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Genetic Testing for PCD: The Basics PCD is what is known as a heterogeneous disorder, meaning there are multiple

genes from multiple parts of the genome that cause PCD. In contrast, cystic fibrosis is a single gene disorder. However, there are thousands of known mutations on that single gene that cause CF. The same is true in PCD. On each identified gene, there are multiple separate PCD-causing mutations. The challenge of finding all these genes and all their mutations and then developing a genetic test sophisticated enough to test for them all is a massive undertaking. Still, we are making progress. To date, there are 15 known PCD genes and we have an initial PCD genetic test that picks up a number of the more commonly seen PCD mutations. Efforts are underway to improve the current PCD genetic test, but for now here are the limitations you need to know about the commercially available genetic tests for PCD (genetic testing done as part of the GDMCC research study is far more comprehensive, so this does not apply to testing study participants have had done): Outer dynein arm (ODA) defects are the most common cause of PCD and the genes for faulty ODA proteins were the first to be identified in PCD patients. Mutations identified on two of these genes, DNAI1 and DNAH5, account for approximately 38% of all cases of PCD and up to 65% of PCD related to outer dynein arm defects. These 61 known mutations on DNAI1 and DNAH5 make up the Ambry Genetics PCD61 test. Please note that the available genetic tests for PCD, while a huge advancement over what we had even a decade ago, still pose some limitations. First, they both only include mutations from two known genes and both of those genes are for ODAs. This means that PCD caused by inner dynein arm (IDA) defects or defects of the central apparatus or other structure, these mutations will not be picked up on this test. Also, while the tests pick up a majority of ODA defects, they do not pick up all. A genetic test is said to be positive for PCD when two known PCD-causing mutations or markers are identifiedone from each parentAND there is clinical evidence of PCD. In this case, genetic testing confirms the diagnosis. However, it is important to note that due to limitations both in our current knowledge of PCD genes and in the genetic test, a negative genetic test for PCD does not mean you dont have PCD. Genetic Testing Resources for PCD As mentioned above, there are currently two sources for clinical genetic testing for PCD: Ambry Genetics PCD61 For more information:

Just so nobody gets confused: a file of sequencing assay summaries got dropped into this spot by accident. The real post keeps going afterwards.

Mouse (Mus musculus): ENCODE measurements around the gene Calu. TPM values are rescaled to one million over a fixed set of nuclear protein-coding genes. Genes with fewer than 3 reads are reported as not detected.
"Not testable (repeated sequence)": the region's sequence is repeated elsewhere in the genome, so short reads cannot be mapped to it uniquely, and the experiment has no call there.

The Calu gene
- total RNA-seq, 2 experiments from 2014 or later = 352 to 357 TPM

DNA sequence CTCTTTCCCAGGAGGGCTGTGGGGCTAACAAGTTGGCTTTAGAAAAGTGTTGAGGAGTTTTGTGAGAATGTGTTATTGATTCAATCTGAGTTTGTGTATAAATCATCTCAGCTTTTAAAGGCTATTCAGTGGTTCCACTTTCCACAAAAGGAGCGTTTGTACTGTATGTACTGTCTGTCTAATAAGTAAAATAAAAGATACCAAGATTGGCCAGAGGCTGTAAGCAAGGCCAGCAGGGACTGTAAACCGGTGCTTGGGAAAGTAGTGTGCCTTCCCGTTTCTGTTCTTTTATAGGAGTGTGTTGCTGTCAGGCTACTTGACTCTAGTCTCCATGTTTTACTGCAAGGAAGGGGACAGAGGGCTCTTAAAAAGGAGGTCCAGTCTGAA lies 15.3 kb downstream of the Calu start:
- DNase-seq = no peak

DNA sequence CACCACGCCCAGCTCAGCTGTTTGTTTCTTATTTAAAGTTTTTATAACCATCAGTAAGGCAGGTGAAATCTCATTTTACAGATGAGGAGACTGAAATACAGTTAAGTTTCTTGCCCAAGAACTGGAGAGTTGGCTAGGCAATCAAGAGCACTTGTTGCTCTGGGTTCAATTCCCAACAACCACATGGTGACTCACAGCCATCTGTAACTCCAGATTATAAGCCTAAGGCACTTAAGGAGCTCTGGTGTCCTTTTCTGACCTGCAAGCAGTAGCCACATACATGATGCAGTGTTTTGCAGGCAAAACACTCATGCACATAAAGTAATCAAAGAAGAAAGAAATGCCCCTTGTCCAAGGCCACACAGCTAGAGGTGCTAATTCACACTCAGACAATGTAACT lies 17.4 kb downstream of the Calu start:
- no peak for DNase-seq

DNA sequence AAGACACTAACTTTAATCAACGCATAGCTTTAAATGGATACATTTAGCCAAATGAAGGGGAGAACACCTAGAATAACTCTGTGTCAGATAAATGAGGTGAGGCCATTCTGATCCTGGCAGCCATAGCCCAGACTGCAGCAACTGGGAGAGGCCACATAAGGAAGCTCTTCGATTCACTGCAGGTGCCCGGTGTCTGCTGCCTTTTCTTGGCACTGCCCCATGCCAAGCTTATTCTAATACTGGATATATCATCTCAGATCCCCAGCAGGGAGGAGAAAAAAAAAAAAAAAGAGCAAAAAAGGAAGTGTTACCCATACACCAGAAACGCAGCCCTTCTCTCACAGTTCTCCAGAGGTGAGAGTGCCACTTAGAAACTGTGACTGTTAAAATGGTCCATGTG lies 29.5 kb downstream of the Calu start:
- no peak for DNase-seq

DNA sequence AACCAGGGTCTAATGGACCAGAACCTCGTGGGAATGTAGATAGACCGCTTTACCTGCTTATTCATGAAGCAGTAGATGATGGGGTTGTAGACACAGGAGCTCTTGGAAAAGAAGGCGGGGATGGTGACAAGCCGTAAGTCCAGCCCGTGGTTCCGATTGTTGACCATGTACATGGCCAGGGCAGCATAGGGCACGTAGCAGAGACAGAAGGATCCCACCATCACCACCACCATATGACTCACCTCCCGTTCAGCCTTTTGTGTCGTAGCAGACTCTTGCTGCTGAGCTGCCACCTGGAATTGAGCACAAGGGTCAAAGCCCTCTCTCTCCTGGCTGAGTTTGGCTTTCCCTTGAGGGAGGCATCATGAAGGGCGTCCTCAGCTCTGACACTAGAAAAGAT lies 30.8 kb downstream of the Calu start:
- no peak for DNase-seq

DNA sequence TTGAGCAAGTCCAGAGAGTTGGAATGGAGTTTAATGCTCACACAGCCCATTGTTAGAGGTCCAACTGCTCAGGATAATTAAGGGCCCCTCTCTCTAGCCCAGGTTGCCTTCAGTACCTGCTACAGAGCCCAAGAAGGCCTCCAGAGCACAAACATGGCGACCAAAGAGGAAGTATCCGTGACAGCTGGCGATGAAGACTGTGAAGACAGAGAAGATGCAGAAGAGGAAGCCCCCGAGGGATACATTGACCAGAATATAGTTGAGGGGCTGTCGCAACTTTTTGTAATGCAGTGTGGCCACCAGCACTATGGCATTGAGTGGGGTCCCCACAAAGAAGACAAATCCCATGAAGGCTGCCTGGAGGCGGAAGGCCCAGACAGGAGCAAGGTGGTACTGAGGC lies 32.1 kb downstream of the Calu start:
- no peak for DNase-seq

http://dev4.group22.com/clinical_diagnostic_and_carrier_testing/test_PCD_61.asp McLendonClinicalLaboratoriesattheUniversityofNorthCarolina,ChapelHill.Formoreinformation: http://labs.unchealthcare.org/labstestinfo/p_tests/pcd_seq.htm

Interpreting the Results Because PCD is a recessive disorder, genetic confirmation of the diagnosis requires positive identification of two known PCD mutations. When two mutations are identified, there is high specificity for a diagnosis of PCD. However, a negative result or a result positive for only a single mutation does not rule-out a diagnosis of PCD, nor does it suggest that a clinical diagnosis of PCD is incorrect. Individuals may harbor disease causing mutations not yet identified, therefore not detectable with current genetic panels. In this case, patients and their physicians may want to explore ongoing research studies which are seeking to identify additional disease causing mutations in these and possibly other genes. It is very important that genetic testing be part of a comprehensive clinical evaluation.*

Who Should Consider Genetic Testing? Ambry Genetics PCD Panel 61 suggests that clinical genetic testing for PCD is appropriate for the following indications: Known or suspected PCD Chronic sinusitis or bronchiectasis not due to cystic fibrosis Suspected PCD with heterotaxy, situs ambiguus, or situs inversus (aka Kartagener syndrome) Congenital heart defect associated with recurrent respiratory disease or heterotaxy Chronic otitis media with effusion Male infertility with other signs of PCD Idiopathic respiratory distress in full-term neonates Carrier status determination for relatives of patients with known mutations The decision to pursue genetic testing cannot be taken lightly. Interpretation of inconclusive results and access to genetic counseling regardless of the results, are factors to be considered before making the decision. Both Ambry Genetics and the UNC Molecular Genetics Laboratory are committed to working with patients and clinicians to ensure that appropriate candidates for testing are identified and that necessary follow-up is available to patients and ordering clinicians. As always, please consult with your physician if you have any questions.